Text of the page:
The pope may have a point where he claims that morality in public life is in danger, but not when he claims that atheists are the root of the problem. A moral atheist is better than an immoral christian every single time, just as a moral christian is always preferred to an immoral atheist. We may not be able to agree on religious issues, but on most of the basics a moral atheist will be in full agreement with a moral christian – for example that all forms of murder and theft are wrong.

It is also a mistake to label everyone who doesn’t attend church or claim some sort of belief as an atheist. In a traditionally christian society, atheism is a choice to be made, and most people in Britain haven’t made that choice. Even those who put down “no religion” in the 2001 census (between 14% (England) and 19% (Wales) can’t be labelled as “atheist”, as “no religion” is a category that covers atheists, agnostics (the “don’t knows”), and the “don’t cares”.

And what examples of atheist extremism have we seen ? How many churches have been burnt to the ground ? How many bishops have been hung from lamp posts ? How many people attending churches or mosques have been spat at and reviled ? Well if all that has been going on, it mysteriously hasn’t shown up on the national news.

Perhaps us atheists aren’t that extreme at all.

Sep 302008

The phrase “Religious Freedom” or ‘Freedom of Religion” often comes up, but I would like to see the phrase “Freedom From Religion” used a little more. This is going to sound a bit like an attack on religion itself, but it is not intended as such. Everyone is free to practice the religion of their choice … or none at all.

The key is the end of that last sentence – no religion at all. We’re all too often besieged with symbols of religion and people assume we want to hear about their favourite fictitious god. Certainly the UK is nowhere as bad as the USA where atheists can be subject to treatment that amounts to persecution even including physical and verbal abuse merely for voicing their lack of belief.

But that does not mean the UK is properly secular in public life. Schools can be a little too religious; I do not mind my taxes being used to pay for the education of children, but I do mind that it is used to pay for the religious indoctrination of children. Too many schools are “faith schools” and are at least partially funded by the taxpayer.

In many cases … particularly for primary schools where the most impressionable children are taught, there is little choice other to send children to such schools. The Church of England still “owns” (we won’t worry too much about the fine details of this ownership) 25% of all primary schools. Rather creepily similar to the Jesuit saying “Give me the child for the first seven years and I will give you the man”.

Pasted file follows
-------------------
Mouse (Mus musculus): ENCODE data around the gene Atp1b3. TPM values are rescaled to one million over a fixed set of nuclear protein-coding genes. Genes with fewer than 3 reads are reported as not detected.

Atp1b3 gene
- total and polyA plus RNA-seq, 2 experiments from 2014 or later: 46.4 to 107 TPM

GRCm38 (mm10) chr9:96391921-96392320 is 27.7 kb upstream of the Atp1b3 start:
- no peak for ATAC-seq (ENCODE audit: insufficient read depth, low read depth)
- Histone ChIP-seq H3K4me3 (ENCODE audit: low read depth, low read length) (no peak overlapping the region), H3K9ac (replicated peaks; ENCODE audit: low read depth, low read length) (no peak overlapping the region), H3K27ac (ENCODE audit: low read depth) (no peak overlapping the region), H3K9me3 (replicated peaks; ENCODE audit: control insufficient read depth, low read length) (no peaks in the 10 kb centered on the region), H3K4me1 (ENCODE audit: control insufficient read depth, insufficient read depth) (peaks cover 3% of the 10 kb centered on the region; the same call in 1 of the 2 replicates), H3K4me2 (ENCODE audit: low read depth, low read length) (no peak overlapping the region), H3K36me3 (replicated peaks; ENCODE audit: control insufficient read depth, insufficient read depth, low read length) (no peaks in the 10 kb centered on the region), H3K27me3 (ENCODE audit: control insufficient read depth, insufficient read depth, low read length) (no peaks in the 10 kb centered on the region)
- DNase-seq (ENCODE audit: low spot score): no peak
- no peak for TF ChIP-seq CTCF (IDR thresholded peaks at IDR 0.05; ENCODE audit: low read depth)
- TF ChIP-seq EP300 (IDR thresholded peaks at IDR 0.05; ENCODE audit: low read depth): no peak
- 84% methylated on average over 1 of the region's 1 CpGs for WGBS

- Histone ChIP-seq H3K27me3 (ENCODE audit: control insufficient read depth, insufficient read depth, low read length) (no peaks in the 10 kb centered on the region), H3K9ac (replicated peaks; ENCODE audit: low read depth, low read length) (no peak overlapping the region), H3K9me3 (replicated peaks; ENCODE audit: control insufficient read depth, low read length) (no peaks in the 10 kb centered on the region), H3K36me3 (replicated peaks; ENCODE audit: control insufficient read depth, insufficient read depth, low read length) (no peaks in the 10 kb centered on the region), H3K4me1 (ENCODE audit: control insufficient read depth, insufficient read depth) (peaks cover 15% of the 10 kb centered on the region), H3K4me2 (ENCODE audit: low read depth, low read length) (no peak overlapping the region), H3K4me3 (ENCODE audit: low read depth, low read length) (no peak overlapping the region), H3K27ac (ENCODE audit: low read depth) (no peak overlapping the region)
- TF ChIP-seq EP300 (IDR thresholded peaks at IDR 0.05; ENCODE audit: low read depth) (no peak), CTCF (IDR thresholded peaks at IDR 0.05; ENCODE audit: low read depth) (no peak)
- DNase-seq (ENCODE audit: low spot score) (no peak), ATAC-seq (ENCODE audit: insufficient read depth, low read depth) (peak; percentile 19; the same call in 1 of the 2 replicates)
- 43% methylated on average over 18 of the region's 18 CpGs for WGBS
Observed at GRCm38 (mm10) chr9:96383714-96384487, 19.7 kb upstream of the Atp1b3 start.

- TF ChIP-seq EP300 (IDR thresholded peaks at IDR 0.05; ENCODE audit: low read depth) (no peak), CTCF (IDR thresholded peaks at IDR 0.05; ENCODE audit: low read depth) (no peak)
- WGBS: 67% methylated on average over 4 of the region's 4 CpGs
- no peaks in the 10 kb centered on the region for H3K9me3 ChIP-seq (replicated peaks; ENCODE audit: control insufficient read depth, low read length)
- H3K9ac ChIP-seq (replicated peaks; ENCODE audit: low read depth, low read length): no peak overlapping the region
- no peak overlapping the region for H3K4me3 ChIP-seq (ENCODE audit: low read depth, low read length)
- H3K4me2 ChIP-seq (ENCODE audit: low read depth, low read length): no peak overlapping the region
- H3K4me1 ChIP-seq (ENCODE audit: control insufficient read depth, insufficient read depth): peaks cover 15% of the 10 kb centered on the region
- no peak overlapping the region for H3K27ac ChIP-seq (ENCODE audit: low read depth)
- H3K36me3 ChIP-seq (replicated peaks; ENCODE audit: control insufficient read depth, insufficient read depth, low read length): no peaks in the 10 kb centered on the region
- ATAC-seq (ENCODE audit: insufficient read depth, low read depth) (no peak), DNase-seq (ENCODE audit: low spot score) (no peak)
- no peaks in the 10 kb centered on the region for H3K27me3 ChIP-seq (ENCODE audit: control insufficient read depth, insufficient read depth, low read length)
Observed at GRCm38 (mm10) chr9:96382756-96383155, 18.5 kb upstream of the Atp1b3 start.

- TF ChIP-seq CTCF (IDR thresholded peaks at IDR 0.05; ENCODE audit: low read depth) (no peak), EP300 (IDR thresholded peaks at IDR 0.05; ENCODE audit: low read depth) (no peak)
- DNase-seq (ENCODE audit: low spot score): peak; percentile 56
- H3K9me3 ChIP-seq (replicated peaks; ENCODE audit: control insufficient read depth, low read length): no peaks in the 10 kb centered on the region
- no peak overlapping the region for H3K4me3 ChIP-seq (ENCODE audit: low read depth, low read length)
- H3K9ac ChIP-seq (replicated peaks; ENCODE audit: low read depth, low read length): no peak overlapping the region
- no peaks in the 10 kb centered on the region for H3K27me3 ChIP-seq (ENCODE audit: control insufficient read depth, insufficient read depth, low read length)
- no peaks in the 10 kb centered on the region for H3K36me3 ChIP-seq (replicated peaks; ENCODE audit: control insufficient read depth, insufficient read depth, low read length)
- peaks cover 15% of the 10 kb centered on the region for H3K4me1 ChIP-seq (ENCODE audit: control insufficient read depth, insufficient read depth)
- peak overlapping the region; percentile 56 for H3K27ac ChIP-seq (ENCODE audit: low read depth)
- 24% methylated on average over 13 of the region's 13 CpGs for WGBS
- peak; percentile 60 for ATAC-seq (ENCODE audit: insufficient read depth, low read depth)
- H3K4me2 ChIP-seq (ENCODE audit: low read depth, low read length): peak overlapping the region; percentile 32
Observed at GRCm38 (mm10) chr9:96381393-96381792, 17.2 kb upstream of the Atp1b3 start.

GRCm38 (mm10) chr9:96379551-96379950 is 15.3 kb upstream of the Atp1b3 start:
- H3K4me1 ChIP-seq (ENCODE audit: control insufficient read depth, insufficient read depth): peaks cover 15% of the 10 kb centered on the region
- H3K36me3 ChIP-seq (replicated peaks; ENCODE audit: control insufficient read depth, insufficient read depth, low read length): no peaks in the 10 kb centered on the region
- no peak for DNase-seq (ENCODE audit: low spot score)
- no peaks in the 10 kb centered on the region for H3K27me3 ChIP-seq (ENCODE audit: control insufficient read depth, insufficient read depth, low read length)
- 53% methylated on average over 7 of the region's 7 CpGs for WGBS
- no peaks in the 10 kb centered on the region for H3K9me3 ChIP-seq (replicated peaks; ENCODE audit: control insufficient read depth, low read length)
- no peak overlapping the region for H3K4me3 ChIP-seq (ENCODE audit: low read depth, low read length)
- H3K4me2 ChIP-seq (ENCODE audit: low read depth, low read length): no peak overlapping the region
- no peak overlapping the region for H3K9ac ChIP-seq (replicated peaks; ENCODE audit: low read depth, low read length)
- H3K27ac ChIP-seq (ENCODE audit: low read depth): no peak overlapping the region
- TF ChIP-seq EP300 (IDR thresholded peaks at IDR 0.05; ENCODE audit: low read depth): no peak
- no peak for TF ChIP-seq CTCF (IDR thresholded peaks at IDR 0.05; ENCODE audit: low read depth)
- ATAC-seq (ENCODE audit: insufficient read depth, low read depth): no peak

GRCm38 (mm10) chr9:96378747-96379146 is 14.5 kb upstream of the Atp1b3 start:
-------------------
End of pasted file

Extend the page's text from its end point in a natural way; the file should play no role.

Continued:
Of course there is nothing deliberately sinister about the CoE schools these days. Long gone are the times when one could be beaten for expressing views even slightly atheistic, but there is still a distinct odour of the Christian religion about such places. One school even boasts of providing a “christian education”.

Moving onto Universities, and you will find the education considerably less influenced by religion as these places are supposed to be serious institutes of learning. But if you have a close look at who is employed at these places you will often find a chaplain or six. Now these chaplains probably are not going to ram their religion down your throat, and are to a certain extent simply a counselling service with a religious twist. The funny thing is that both of the Universities I checked also have independent counselling services.

So what we have here is a special religious counselling service that only certain people are qualified for employment with … just christians (or perhaps people who believe in other gods). Now religious students (and staff) could probably do with a little support from a University, but what is wrong with ordinary counsellors just pointing them at local churches, mosques and the like ? Again I’m not entirely sure why my taxes should go towards paying the salaries of people whose principal talent is talking to imaginary beings.

But far worse are the more in your face examples of religion. The church sign that says “The Wages of Sin is Death”, the kerbside evangelist who harranges you about being saved, the smug Christian who insists that all unbelievers will go straight to hell and suffer eternal damnation. At best this is merely irritating; at worst it consitutes a kind of verbal abuse.

Yet religion seems to have a privileged position in our society … it is considered wrong to criticise the beliefs of others. But why is not also considered wrong to criticise the unbelief of others ? I do not believe, do not want to be preached at, and certainly do not want to see my tax money spent on supporting religious belief in any way whatsoever.